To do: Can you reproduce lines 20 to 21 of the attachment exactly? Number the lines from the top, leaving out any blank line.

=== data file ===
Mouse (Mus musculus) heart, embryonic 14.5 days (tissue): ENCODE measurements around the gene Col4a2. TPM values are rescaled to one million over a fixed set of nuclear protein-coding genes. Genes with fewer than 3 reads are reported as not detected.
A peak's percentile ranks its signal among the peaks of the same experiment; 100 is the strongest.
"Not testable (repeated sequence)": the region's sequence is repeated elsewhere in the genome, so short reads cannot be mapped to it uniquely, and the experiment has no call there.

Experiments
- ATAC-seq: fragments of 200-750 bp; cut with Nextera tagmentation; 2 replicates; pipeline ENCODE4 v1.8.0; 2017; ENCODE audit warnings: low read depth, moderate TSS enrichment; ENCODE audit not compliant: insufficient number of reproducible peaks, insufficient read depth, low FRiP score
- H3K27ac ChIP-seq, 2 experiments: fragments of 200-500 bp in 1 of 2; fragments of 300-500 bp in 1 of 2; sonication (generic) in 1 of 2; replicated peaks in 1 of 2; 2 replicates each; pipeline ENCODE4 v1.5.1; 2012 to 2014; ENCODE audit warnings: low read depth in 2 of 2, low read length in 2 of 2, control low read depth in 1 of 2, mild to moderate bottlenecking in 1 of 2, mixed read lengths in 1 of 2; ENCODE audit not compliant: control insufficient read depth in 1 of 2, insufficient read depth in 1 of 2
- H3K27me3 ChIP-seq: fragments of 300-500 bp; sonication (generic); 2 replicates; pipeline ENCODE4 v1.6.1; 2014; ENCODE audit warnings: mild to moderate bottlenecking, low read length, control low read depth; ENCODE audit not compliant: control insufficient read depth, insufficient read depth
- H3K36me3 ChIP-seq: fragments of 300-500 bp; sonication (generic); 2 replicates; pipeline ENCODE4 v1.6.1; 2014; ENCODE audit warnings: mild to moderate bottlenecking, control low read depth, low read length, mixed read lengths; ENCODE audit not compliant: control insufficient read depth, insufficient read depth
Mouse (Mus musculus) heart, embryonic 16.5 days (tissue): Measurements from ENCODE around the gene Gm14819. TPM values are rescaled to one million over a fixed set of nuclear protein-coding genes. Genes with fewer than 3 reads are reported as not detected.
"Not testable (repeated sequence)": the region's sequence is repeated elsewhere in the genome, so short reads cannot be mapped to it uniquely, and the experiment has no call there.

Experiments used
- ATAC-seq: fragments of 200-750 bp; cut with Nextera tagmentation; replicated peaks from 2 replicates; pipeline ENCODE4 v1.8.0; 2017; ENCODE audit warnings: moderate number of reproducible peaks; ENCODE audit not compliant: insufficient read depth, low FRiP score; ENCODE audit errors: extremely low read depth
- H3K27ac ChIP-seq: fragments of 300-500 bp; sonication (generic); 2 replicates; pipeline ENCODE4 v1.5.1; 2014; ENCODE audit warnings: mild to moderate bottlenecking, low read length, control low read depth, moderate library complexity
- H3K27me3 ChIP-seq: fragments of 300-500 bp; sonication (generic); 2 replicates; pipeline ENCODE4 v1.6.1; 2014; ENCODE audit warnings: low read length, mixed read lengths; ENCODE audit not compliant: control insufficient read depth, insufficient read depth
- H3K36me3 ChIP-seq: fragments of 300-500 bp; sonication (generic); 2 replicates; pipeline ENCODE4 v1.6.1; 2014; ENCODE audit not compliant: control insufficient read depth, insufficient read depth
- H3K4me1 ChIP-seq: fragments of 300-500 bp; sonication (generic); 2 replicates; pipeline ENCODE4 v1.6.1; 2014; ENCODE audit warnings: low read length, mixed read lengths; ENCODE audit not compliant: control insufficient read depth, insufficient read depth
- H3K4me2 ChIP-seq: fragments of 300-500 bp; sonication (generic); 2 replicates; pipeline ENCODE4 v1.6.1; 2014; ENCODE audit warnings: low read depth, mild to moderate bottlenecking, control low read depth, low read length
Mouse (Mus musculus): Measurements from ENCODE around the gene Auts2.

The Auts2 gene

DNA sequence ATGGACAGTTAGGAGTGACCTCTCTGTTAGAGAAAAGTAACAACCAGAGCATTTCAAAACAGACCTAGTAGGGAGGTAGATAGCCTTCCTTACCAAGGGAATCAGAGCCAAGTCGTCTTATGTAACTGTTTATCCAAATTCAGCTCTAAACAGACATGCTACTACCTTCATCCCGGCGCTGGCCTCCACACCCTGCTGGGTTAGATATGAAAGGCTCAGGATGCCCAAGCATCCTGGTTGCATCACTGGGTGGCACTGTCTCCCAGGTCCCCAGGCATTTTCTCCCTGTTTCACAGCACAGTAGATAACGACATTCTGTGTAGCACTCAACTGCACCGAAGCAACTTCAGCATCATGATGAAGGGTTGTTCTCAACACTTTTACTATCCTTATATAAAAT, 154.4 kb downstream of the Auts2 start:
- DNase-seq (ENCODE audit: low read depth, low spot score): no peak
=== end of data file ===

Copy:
DNA sequence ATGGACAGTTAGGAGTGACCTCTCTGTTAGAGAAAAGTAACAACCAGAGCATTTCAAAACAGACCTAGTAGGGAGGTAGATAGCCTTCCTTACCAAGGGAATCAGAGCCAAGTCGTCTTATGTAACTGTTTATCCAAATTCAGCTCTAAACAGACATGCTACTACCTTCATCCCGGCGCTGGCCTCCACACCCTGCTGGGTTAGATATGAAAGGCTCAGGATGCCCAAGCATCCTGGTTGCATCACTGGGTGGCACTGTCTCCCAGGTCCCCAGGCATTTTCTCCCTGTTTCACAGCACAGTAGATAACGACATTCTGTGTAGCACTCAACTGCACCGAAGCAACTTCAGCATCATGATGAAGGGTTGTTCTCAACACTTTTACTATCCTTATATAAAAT, 154.4 kb downstream of the Auts2 start:
- DNase-seq (ENCODE audit: low read depth, low spot score): no peak